I have to admit that as much as I have written in the twenty years since I graduated form college (and if you even go back further, to writing stories and stuff in junior high and high school), I have never considered myself a writer. I think it’s a personal hangup at this point–writers have a certain image, lifestyle, or aura that comes from having earned that title. I’m a guy with notebooks filled with ideas and drafts as well as what feels like more unfinished projects than I can handle.
Sitting on the floor of my office is a pile of books that are, essentially, works in progress. There are notebooks fro entire collections of essays or memoirs. There is a half novel finished during NaNoWriMo nearly ten years ago but abandoned because of a lack of time and desire to finish it. I even have podcast episode notes that probably should have been turned into actual podcast episodes long ago but haven’t gotten around to. And as I make my way through all of what’s in there, it becomes very hard to simply throw it all away. Unlike unread comics, which I can more or less process via a reading project, these are things that at one point meant something because I was putting myself into them.
Take the NaNoWriMo novel I mentioned. It was called Standards of Learning and was my attempt at a humorous “real” look at teaching. Much like two other books I had written by never published, it came from a very personal, self-deprecating (at times) place, but as I made my way through writing it, I abandoned it because it was ringing way more untrue than true. Plus, in the meantime, someone else wrote a similar book called Adequate Yearly Progress (I actually own it but haven’t read it yet). That’s not to say I couldn’t keep working on it, but I think that it might be worth salvaging for short stories or something.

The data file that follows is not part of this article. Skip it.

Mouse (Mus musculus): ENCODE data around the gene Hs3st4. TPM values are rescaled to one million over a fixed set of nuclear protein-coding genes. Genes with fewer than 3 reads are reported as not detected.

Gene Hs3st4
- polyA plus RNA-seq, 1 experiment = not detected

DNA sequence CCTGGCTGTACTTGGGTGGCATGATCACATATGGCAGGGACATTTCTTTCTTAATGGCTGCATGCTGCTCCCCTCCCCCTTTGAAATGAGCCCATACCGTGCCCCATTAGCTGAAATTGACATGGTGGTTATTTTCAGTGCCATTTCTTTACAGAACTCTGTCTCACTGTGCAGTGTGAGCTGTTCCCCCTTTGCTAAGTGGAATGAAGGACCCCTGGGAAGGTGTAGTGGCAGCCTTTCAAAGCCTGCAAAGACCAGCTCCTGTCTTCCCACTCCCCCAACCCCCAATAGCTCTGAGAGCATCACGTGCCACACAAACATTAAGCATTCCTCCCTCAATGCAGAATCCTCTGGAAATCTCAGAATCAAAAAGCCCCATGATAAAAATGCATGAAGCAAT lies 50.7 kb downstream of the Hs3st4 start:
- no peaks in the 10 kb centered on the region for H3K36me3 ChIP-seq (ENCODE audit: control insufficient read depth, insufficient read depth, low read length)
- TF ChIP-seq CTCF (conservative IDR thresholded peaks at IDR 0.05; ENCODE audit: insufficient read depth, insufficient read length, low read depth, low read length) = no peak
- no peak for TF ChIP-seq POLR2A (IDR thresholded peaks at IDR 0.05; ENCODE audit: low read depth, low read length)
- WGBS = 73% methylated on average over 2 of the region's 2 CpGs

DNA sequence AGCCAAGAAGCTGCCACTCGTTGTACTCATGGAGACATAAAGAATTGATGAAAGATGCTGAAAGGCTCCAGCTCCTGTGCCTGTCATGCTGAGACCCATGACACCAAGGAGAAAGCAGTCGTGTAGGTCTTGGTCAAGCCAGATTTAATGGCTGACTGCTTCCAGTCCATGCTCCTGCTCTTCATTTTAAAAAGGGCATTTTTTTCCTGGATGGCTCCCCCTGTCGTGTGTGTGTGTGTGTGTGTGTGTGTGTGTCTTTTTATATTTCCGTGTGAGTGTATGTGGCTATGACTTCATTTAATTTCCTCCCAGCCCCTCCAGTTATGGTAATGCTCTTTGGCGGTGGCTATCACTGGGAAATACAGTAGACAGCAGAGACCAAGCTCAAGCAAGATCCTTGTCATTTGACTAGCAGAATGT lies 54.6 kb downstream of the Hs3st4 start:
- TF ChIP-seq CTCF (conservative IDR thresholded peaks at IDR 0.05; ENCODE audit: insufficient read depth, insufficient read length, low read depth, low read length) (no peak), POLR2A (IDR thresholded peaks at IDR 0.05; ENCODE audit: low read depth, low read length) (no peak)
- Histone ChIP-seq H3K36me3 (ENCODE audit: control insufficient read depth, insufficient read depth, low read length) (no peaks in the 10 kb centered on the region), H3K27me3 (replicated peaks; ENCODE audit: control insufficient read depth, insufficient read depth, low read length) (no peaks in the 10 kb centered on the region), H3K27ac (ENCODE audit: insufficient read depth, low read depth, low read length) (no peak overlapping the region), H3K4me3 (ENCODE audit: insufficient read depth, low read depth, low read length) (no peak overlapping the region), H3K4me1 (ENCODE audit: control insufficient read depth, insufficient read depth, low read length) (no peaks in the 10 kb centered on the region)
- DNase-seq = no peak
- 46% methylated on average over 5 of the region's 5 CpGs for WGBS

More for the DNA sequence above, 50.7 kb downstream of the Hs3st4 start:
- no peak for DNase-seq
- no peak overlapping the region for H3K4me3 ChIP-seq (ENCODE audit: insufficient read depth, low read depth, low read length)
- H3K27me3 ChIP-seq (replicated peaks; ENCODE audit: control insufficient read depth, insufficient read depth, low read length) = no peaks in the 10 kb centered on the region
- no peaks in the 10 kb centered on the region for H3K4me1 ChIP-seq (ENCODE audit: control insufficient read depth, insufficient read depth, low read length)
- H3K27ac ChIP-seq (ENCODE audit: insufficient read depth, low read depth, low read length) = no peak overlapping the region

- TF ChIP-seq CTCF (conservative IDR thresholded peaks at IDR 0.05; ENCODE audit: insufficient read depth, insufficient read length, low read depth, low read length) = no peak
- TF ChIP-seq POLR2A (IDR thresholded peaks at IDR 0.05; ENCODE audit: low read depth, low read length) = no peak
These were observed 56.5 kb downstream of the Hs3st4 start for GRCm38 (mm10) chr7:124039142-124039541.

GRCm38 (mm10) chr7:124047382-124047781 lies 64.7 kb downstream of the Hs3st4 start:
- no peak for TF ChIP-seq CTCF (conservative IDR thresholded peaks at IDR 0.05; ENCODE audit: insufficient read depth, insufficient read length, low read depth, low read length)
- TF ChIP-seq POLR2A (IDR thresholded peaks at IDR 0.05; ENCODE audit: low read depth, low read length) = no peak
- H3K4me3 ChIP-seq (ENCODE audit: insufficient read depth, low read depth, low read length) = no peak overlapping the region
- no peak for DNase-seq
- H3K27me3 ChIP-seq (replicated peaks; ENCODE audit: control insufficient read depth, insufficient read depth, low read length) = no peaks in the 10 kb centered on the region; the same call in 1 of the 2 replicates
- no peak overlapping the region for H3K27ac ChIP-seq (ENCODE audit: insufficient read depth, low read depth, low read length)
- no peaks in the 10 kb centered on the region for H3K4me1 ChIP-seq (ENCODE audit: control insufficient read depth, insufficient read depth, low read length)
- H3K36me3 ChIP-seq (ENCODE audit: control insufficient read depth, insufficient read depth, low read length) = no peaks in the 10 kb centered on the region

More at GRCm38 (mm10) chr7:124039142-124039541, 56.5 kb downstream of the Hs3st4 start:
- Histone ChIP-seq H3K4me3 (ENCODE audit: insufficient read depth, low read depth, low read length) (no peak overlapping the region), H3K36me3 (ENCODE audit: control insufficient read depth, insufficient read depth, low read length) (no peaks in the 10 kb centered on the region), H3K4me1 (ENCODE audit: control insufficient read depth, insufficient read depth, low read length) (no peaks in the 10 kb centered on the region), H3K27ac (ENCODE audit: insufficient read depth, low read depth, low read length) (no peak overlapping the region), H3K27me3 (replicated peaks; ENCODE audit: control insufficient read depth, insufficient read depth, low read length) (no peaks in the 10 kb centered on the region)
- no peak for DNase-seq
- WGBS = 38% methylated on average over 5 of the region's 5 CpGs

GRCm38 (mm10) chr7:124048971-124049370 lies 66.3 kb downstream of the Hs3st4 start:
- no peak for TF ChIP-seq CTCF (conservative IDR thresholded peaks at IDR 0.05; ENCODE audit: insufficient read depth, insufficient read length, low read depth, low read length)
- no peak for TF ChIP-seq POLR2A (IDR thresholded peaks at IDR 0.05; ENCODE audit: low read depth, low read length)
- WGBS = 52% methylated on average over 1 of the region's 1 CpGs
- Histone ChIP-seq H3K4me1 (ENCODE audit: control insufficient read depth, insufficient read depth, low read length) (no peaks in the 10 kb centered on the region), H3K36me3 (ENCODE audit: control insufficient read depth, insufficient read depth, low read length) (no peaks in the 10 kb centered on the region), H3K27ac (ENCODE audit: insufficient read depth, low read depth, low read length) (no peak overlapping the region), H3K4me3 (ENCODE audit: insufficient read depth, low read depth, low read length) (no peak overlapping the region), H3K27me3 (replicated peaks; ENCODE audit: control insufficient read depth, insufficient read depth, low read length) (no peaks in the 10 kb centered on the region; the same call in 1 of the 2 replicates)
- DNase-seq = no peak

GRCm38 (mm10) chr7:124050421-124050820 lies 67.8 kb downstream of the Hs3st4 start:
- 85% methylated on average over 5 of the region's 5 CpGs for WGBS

If I ever get the hankering to write fiction again, that is, because while part of me is fine with letting an unfinished project lie until I get some joy out of it (and don’t feel like it’s an obligation), part of me is ashamed that I never finished it and it’s one of the many ways I never followed through on “I want to be a writer.” Shit, I’m so much not a writer that I became a high school English teacher–I’m a trope at this point.
But we all have plans at seventeen that only bear so much fruit. I can only imagine that at least a few people from my high school or college creative writing classes haven’t written at all, let alone penned a best-selling novel or sold a screenplay. And yet, there’s the inner conflict–when you have have the neuroses and insecurities that I do, you wind up worrying if you are going to be judged for what you are or aren’t doing. We are not talking specific people here, just an imaginary, amorphous group of my former peers looming over me and judging me like they’re the Kryptonian council in Superman: The Movie.
Getting that out of my head (and getting out of my own head) is one of the purposes of all of this. I feel like there is so much clutter and so much left unfinished that I wind up with a complete lack of focus. I want to really put a dent in that pile, perhaps as a summer project, determining what is worth saving, what is worth finishing, and what should ultimately be thrown away.